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screaming of swallows or the cackling of hens. Amidst the simple melody of the robin we are suddenly surprised by the shrill reiterations of the whip-poor-will; while the notes of the kildeer, blue jay, marten, baltimore, and twenty others, succeed with such imposing reality that we look round for the originals, and discover, with astonishment, that the sole performer in this singular concert is the admirable bird now before us.

8. During this exhibition of his powers he spreads his wings, expands his tail, and throws himself around the cage in all the ecstasy of enthusiasm, seeming not only to sing, but to dance, keeping time to the measure of his own music. Both in his native and domesticated state, during the solemn stillness of the night, as soon as the moon rises in silent majesty, he begins his delightful solo, and serenades us with a full display of his vocal powers, making the whole neighbourhood ring with his inimitable melody.—Alexander Wilson (1766–1813).

Questions on the lesson :- What is said of the bird's plumagehis figure--his movements—his intelligence? What qualities does his voice possess? In what respects is the bird like-in what does he surpass his originals? How are his own notes described? How is he occupied while singing? What impression is produced on a bystander by listening to his song? How does he sometimes mislead? What amusing things does the mocking-bird do when domesticated? What is sometimes thought to impair his song?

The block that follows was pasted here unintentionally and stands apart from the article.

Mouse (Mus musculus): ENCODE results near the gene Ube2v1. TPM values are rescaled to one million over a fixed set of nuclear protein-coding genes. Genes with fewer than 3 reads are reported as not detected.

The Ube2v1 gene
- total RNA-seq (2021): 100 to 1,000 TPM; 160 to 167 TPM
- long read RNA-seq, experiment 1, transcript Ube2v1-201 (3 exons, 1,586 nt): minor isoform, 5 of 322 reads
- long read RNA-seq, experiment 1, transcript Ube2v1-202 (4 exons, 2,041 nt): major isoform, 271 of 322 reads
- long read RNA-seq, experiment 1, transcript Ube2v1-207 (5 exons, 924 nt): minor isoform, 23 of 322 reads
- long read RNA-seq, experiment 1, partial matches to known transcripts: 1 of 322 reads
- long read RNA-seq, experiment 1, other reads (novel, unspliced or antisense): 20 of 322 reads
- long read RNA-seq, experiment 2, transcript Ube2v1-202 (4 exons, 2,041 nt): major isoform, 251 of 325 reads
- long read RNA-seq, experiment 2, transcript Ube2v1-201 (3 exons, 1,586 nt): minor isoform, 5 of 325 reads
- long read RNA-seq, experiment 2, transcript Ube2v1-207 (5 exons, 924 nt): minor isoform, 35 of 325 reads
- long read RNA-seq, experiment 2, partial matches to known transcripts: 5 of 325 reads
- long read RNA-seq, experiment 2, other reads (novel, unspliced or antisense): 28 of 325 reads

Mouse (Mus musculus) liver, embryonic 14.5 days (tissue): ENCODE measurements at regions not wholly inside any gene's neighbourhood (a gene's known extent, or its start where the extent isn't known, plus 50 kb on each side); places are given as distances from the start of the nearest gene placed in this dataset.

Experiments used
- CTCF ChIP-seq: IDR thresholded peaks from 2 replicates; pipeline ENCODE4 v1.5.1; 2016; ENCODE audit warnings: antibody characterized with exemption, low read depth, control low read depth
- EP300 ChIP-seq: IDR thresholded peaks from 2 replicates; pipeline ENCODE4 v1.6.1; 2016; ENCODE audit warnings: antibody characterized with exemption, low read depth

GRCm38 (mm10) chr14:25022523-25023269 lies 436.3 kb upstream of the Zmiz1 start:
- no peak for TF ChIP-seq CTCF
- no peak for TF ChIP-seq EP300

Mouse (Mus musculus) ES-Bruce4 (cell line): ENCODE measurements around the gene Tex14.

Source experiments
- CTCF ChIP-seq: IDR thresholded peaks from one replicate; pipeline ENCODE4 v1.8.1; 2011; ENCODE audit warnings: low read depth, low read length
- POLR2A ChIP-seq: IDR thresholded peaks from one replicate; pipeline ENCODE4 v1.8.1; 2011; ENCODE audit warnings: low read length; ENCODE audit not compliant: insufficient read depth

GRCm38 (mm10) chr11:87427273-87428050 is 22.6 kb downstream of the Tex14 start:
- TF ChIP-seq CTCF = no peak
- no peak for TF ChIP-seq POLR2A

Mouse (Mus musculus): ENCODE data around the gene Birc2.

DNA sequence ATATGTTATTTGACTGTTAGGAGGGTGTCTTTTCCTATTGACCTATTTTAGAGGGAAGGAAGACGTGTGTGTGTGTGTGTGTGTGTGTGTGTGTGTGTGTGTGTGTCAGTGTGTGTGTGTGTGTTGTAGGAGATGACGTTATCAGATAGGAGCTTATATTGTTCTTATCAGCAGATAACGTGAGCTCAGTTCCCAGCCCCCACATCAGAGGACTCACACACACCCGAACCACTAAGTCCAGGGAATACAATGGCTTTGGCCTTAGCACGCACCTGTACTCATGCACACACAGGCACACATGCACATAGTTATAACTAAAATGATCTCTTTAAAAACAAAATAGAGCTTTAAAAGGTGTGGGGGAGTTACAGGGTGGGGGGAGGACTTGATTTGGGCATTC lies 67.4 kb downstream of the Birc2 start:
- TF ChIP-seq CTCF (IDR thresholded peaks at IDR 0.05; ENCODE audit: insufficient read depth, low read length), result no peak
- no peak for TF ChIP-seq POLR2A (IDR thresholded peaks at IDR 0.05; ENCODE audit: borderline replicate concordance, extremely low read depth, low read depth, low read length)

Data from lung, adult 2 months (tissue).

1. Over the plum and apricot there may be seen a bloom and beauty more exquisite than the fruit itself--a soft, delicate flush that overspreads its blushing cheek. Now, if you strike your

hand over that, and it is once gone, it is gone

ever; for it never grows but once.


2. The flower that hangs in the morning, impearled with dew, arrayed with jewels,—once shake it so that the beads roll off, and you may sprinkle water over it as you please, yet it.can never be made again what it was when the dew fellslightly upon it from heaven.

3. On a frosty morning you may see the panes of glass covered with landscapes, mountains, lakes, and trees, blended in a beautiful fantastic picture. Now, lay your hand upon the glass, and by the scratch of your fingers, or by the warmth of the palm, all the delicate tracery will be immediately obliterated.

4. So in youth there is a purity of character which when once touched and defiled can never be restored, — a fringe more delicate than frostwork, and which when torn and broken will never be re-embroidered.

5. A man who has spotted and soiled his garments in youth, though he may seek to make them white again, can never wholly do it, even were he to wash them with his tears. When a young man leaves his father's house, with the blessing of his mother's tears still wet upon his forehead, if he once loses that early purity of character, it is a loss he can never make whole again. Such is the consequence of crime. Its effects cannot be eradicated, they can only be forgiven.Henry W. Beecher (b. 1813).

Questions on the lesson :—To what three different things is the bloom on the character of the young compared? In each case what results from a rude handling of them? How are these comparisons applied to the case of the young?




1. Her hands are cold: her face is white;

No more her pulses come and go; Her eyes are shut to life and light;

Fold the white vesture, snow on snow,

And lay her where the violets blow. 2. But not beneath a graven stone,

To plead for tears with alien eyes; A slender cross of wood alone

Shall say, that here a maiden lies

In peace beneath the peaceful skies. 3. And gray old trees of hugest limb

Shall wheel their circling shadows round, To make the scorching sunlight dim

That drinks the greenness from the ground,